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Solitary Is Torture. Corrections Unions Want to Use it More Often

If we want to prevent the deaths of people like Layleen Polanco Xtravaganza or Kalief Browder, we can’t go back to torturing New Yorkers through long-term solitary.

Light coming through a prison cell
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By: Simon McCormack Senior Writer, Communications

This month marks the death of two New Yorkers who died too young in part because of solitary confinement. But even as we mark these two tragic anniversaries, some are trying to roll back critical reforms New York made to reduce the use of this barbaric punishment.

Layleen Polanco Xtravaganza was a transgender Afro-Latina who died alone on June 7, 2019 in solitary confinement on Rikers Island. The 27-year-old fixture of the ballroom community was held on $500 bail for misdemeanors. She died after she experienced a seizure while in solitary confinement. Layleen was placed in solitary despite the fact that corrections officials knew she had epilepsy, and then failed to follow protocols for checking in on her.

On June 6, 2015, 22-year-old Kalief Browder died by suicide after – among other extreme abuses – he spent two years in solitary confinement at Rikers. He was just 16 when he was locked up for allegedly stealing a backpack, before his case was ultimately dismissed. Kalief never recovered from the psychological impact of prolonged extreme isolation, and he took his own life shortly after he was released.

Solitary confinement that lasts more than 15 consecutive days is recognized by the United Nations and various human rights organizations as torture.

In 2016, the National Commission on Correctional Health Care issued guidance to correctional health officials explaining that this type of confinement beyond 15 consecutive days is “inhumane, degrading treatment, and harmful to an individual’s health.” Even short-term stays can lead to permanent psychological damage and suicidal ideation.

While prolonged solitary is harmful to everyone who experiences it, it is especially dangerous for certain groups, including those 21 or younger and 55 or older, pregnant people, people with disabilities, and people with mental illness.

Despite these well-documented harms, New York has put thousands of people in solitary confinement in jails and prisons across the state – sometimes for years – with little due process, and often for minor infractions.

Solitary confinement that lasts more than 15 consecutive days is recognized by the United Nations and various human rights organizations as torture.

Last year state lawmakers took a major step towards ending this brutal practice by passing the Humane Alternatives to Solitary Confinement (HALT) Act.

HALT prohibits solitary confinement for longer than 15 consecutive days, or 20 days total in any 60-day period. It also bans the use of solitary for vulnerable populations.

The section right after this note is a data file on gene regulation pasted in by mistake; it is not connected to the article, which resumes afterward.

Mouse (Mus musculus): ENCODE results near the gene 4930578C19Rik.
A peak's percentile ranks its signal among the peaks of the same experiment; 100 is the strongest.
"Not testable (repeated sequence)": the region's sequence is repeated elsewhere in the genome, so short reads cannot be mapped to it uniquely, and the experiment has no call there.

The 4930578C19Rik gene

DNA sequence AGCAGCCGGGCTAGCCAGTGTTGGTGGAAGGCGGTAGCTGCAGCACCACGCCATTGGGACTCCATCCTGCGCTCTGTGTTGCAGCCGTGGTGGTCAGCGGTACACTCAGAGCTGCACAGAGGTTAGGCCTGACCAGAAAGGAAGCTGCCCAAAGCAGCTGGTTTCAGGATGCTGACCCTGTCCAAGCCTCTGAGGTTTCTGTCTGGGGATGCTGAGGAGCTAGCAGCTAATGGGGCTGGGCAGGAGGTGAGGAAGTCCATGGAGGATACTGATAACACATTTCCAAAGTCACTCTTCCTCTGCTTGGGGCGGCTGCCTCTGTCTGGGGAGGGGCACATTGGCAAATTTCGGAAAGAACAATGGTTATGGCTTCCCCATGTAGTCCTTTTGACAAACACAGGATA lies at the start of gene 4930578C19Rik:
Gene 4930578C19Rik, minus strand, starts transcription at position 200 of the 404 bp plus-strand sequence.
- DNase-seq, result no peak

Critically, HALT requires jails and prisons to create units with access to rehabilitative services. Evidence-based programs like RSVP in San Francisco not only reduce violence behind bars, they also reduce recidivism and increase the chances people successfully reintegrate into society when they’re released.

HALT is a long-overdue measure designed to end one of the cruelest aspects of our criminal legal system. It also made New York one of the first states to adopt the UN’s Mandela Rules for the treatment of incarcerated people, a standard that should be followed throughout the country to limit torture in carceral facilities. But just two months after it went into effect, the law is already under attack.

For years, corrections officers and their unions opposed HALT and other reforms to end the torture of solitary confinement, and they have been fighting to repeal HALT since the law passed. They have even baselessly blamed HALT for violence in prisons and jails that took place before the law was enacted. The  fearmongering around  HALT is coming from the same forces responsible for incredible amounts of violence against people in prisons and jails around New York.

In New York City, where a judge appointed a federal monitor because of rampant abuse at Rikers Island, the Adams administration and the Corrections Officers Benevolent Association want to roll back key local protections that keep young people out of solitary. These are protections that – if they had been in place when Kalief was jailed – might have helped save his life.

There’s no evidence that more solitary confinement would make Rikers safer. The federal monitor even noted that increasing violence at Rikers is due to crumbling jail facilities and poor management of corrections officers, not a lack of solitary confinement.

This push for rollbacks comes while New York City operates a jail eight times more dangerous than similar jails, and where correction officers abuse young people with impunity.

Lawmakers must protect the important civil rights victory that HALT and other solitary reforms represent, and reject the unsubstantiated claims of corrections unions. State officials must also make sure that the rehabilitative programming mandated under HALT is implemented, that people have meaningful out-of-cell time, and that incarcerated people have access to legal representation. This will make jails and prisons safer for people in their custody, and those who work there.

If we want to prevent the deaths of people like Layleen or Kalief, we can’t go back to torturing New Yorkers through long-term solitary.

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